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Retail Employment Law Blog

Eighth Circuit Holds Unprofessional Conduct Does Not Amount To Retaliation

By Lisa Baiocchi




The U.S. Court of Appeals for the Eighth Circuit upheld summary judgment for Wal-Mart on a manager’s claim for retaliation, holding the arguably unprofessional conduct she allegedly received while working at the retailer did not amount to adverse action. Chestine Clay was manager of the Vision Center at a Bloomington, Minnesota Wal-Mart. Clay alleged that, after she complained of racial discrimination against her, the store manager showed her disrespect and engaged in conduct that Clay perceived as demeaning toward her. For example, the store manager allegedly failed to provide certain assistance she requested, and excluded her from management meetings.  The Court held this alleged conduct did not meet the legal standard of an adverse employment action, which is “action that would deter a reasonable employee from making a charge of employment discrimination or harassment.” The Court noted that, while the store manager’s conduct may not have made Clay happy, “not everything that makes an employee unhappy is an actionable adverse action.”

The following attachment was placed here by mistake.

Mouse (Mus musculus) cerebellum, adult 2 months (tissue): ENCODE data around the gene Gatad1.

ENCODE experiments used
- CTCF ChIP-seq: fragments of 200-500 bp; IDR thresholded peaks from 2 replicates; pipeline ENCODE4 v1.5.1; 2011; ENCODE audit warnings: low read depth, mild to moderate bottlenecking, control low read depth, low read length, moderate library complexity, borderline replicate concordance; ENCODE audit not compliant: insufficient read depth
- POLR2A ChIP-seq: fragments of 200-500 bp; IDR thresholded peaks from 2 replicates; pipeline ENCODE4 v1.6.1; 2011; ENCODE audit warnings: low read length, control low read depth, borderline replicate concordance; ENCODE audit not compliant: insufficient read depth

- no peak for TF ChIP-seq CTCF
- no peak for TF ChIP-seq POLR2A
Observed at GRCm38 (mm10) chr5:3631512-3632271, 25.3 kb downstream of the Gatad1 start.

Additionally, the court held, even assuming Clay suffered an adverse action, Clay could not show a causal connection between the adverse action and her complaints of discrimination. Some of the store manager’s conduct occurred before Clay had complained of discrimination, so of course her complains could not have caused the adverse conduct. Further, the rest of the store manager’s objectionable conduct occurred well after her discrimination complaints: she complained of discrimination in August 2005, but the store manager’s objectionable conduct occurred in July 2006. The court held that lengthy time period was insufficient evidence of causation to establish a prima facie case of retaliation.


Lessons to Take Away: Employers should investigate and document every incident of alleged wrongful conduct brought to their attention. It is equally important to document performance issues of every employee. Objective evidence that an employee was not performing up to standards prior to engaging in protected activity undercuts the significance of any temporal proximity between that protected activity and a subsequent adverse action.